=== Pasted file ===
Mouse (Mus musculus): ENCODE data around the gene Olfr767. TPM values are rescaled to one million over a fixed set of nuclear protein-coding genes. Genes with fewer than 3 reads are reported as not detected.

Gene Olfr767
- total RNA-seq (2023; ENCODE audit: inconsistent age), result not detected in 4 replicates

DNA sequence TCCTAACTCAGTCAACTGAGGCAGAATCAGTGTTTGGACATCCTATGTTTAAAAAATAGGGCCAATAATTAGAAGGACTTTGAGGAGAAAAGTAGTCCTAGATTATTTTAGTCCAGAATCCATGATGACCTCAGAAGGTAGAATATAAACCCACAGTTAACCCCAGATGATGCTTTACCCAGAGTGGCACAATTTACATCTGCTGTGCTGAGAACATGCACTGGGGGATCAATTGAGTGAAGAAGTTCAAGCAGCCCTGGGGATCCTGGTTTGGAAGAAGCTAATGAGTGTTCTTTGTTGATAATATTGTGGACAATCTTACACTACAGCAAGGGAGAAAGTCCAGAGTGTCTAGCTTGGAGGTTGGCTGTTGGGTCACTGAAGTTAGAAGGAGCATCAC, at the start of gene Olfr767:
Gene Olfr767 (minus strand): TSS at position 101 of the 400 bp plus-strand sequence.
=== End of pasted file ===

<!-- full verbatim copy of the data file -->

Mouse (Mus musculus): ENCODE data around the gene Olfr767. TPM values are rescaled to one million over a fixed set of nuclear protein-coding genes. Genes with fewer than 3 reads are reported as not detected.

Gene Olfr767
- total RNA-seq (2023; ENCODE audit: inconsistent age), result not detected in 4 replicates

DNA sequence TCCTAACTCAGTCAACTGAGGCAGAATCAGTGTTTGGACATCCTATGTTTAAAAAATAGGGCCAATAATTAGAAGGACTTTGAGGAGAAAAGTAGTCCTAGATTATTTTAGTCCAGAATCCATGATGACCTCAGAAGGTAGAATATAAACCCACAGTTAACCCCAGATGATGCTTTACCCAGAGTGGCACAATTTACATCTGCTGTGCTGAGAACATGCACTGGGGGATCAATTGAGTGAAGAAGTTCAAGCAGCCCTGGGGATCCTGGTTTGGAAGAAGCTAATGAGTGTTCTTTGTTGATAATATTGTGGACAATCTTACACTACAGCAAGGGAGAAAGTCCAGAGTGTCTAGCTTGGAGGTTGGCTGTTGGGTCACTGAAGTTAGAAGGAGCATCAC, at the start of gene Olfr767:
Gene Olfr767 (minus strand): TSS at position 101 of the 400 bp plus-strand sequence.